Just keep swimming

Swimmers and marine experts in WA have welcomed news that an antidote may have been found to the fatal venom produced by box jellyfish.

Researchers at Sydney University claim the antidote would block the pain and symptoms of the sting the box jellyfish produces.

Cardiac arrest and death are the worst possible consequences to come from a sting and researchers say the antidote must be applied within 15 minutes of being stung to be successful.

Shelley Beach. Photo: Rebecca Stacy.

Aquarium of Western Australia Ocean Guide Madeleine Petty says the introduction of a vaccine would make a big impact on the Australian public.

“I know a few Aussies who are too scared to enter the water because of animals like the box jellyfish, as their tentacles grow up to three metres long,” she says.

“Knowing that there is an antidote means people will have peace of mind going into the water.”

Miss Petty says regardless of the antidote there are steps people should follow if they spot a box jellyfish in waters frequented by the public.

“They should get out of the water and warn the lifeguards on the beach so they can put up appropriate signage or if needed close the beach and evacuate swimmers,” she says.

Trigg beach lifeguard Paris Doick says the current treatment for a jellyfish sting is to apply ice to the sting and monitor the patient.

“They can either stay in the lifeguard shelter or take the icepack with them to go back to where they were sitting.”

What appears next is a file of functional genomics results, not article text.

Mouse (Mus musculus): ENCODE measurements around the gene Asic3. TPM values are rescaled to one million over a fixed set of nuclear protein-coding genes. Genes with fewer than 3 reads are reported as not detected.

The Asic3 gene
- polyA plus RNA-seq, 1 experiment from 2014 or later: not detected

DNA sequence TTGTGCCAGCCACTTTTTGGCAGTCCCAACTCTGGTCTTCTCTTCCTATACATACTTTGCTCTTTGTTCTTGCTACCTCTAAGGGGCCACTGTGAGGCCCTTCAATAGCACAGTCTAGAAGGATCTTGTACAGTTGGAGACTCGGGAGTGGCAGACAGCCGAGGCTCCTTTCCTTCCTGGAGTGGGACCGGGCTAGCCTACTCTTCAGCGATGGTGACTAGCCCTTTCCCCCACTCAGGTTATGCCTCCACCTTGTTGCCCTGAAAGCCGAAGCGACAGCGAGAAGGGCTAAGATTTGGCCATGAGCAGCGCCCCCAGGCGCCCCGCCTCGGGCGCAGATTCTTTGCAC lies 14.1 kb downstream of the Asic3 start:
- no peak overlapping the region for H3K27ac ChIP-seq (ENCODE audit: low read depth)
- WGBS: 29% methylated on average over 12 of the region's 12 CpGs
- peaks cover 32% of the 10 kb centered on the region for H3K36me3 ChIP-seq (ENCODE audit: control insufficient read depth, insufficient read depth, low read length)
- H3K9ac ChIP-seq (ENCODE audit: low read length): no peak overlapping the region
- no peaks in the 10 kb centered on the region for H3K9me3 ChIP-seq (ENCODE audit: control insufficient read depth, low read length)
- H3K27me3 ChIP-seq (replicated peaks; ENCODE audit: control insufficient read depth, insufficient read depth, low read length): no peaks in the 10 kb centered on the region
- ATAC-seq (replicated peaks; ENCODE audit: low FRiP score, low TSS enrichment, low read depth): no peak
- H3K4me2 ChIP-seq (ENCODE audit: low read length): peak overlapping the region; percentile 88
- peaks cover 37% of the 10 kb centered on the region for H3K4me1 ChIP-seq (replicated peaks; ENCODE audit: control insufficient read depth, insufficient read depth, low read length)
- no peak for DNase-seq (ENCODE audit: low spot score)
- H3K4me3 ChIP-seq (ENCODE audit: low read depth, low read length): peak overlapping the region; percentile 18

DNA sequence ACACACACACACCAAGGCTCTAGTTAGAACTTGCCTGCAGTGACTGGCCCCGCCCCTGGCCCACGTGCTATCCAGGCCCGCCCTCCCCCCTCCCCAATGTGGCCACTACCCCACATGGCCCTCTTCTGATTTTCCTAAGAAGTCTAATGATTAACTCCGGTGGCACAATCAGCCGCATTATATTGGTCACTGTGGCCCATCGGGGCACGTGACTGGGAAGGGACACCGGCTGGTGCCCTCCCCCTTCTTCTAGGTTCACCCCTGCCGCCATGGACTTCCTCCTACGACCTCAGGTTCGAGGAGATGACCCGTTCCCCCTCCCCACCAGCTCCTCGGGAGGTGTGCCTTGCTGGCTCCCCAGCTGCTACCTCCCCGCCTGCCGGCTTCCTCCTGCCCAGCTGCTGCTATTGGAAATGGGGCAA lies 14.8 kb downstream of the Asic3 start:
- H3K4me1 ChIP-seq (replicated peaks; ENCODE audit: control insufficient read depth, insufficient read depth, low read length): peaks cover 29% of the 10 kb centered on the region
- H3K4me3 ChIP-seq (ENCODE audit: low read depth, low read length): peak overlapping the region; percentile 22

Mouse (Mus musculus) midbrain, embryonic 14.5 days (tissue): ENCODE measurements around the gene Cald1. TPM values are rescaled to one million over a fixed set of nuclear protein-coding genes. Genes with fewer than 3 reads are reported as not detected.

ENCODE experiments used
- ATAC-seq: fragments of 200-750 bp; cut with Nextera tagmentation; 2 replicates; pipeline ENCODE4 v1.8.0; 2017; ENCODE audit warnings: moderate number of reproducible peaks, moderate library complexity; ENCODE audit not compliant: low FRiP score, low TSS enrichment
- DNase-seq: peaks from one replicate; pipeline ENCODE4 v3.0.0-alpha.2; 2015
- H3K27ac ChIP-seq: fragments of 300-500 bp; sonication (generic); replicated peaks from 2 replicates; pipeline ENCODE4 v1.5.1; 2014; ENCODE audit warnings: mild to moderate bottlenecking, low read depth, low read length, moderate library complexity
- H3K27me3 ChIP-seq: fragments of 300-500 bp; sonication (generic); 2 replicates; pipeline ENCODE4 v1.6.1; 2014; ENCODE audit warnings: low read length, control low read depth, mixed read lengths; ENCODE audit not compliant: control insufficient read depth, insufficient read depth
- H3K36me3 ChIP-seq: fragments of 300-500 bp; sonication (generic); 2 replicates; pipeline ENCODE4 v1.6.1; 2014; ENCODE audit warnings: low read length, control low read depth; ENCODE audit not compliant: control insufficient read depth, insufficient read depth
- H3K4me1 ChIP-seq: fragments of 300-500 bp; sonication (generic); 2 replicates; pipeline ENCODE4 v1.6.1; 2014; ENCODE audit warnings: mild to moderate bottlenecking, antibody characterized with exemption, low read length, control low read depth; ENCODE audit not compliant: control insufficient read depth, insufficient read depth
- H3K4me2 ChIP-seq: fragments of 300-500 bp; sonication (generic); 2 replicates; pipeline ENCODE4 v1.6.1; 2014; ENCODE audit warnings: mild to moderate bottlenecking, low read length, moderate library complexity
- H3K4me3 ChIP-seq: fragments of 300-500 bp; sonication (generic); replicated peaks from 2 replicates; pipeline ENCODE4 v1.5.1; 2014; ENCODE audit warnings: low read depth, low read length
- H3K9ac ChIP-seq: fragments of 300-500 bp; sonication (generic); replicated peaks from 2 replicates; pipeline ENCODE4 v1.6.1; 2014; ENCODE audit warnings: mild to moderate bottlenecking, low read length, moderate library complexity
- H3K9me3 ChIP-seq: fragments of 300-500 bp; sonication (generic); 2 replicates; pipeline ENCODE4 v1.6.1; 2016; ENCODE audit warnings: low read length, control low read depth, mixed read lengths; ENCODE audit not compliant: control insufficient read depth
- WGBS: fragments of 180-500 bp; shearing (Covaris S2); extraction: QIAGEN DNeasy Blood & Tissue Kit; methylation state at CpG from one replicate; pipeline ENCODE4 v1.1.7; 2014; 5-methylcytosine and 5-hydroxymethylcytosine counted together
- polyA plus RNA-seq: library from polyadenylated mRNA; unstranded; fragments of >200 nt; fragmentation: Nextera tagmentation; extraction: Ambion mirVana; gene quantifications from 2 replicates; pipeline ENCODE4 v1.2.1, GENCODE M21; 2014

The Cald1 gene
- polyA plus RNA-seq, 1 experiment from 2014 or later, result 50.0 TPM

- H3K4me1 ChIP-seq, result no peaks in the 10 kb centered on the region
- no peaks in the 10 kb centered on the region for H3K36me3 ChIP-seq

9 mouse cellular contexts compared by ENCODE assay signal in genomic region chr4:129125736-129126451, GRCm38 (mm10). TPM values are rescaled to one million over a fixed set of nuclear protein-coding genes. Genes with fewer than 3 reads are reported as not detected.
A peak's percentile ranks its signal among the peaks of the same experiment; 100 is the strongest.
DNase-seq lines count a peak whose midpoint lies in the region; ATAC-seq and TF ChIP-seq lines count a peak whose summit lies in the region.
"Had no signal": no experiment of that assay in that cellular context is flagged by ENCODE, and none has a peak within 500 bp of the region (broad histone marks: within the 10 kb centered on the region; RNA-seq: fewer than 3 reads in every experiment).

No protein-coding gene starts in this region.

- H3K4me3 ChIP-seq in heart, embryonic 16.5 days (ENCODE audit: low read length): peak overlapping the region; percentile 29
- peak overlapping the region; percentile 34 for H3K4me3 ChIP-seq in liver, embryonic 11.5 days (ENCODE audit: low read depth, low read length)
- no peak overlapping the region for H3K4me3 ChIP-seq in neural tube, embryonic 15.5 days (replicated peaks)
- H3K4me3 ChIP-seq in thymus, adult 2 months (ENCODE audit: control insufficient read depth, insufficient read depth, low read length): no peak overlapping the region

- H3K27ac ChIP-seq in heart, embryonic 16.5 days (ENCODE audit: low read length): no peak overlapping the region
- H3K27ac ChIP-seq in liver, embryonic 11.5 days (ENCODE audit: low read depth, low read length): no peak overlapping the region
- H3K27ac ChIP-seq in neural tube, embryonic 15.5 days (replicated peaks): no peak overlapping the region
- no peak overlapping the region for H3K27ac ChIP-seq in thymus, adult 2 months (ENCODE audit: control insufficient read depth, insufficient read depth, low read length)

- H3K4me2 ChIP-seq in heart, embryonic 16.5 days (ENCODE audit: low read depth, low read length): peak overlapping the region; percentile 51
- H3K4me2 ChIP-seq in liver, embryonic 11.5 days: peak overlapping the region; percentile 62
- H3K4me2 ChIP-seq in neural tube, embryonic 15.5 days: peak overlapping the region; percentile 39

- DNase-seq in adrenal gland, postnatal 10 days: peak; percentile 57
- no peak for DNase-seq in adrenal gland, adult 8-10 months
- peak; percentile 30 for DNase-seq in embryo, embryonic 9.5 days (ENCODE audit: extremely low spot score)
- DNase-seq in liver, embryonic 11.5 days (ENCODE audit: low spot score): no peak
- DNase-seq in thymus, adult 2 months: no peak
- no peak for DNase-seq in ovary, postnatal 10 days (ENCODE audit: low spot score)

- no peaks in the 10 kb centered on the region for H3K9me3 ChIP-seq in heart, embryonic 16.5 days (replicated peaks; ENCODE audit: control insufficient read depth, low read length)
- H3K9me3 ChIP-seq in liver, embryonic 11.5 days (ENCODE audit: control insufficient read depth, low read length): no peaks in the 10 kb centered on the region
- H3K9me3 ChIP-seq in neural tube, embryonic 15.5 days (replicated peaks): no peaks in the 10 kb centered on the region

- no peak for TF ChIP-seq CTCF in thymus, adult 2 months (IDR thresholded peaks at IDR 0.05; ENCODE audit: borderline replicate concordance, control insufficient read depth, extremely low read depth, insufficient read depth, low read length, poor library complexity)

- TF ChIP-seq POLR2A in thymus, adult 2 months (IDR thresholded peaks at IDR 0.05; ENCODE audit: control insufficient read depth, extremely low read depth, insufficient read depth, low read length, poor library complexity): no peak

Miss Doick says box jellyfish stings are not common along Perth’s coast and that if it were suspected that a box jellyfish had stung a patient then triple zero would be called immediately.

Perth resident Louise Collier was living on an island off northern Queensland when her ten year old daughter was stung by a box jellyfish.

She says although she had previously treated people for stings, she did not initially know it was a box jellyfish that had stung her child.

Ms Collier says it became clear when her daughter complained of severe cramping and pain on her back, middle and sides.

“It’s an indescribable pain that’s been described as worse than childbirth,” she says.

“Multiple patients have described feeling an impending sense of doom.

“That’s when you know it’s serious.”

Ms Collier’s daughter was airlifted off the island by the Royal Flying Doctor aircraft and taken to the nearest hospital for treatment.

The Sydney University researchers are looking for potential commercial partners or to the government to make the antidote available to the public and prevent further cases.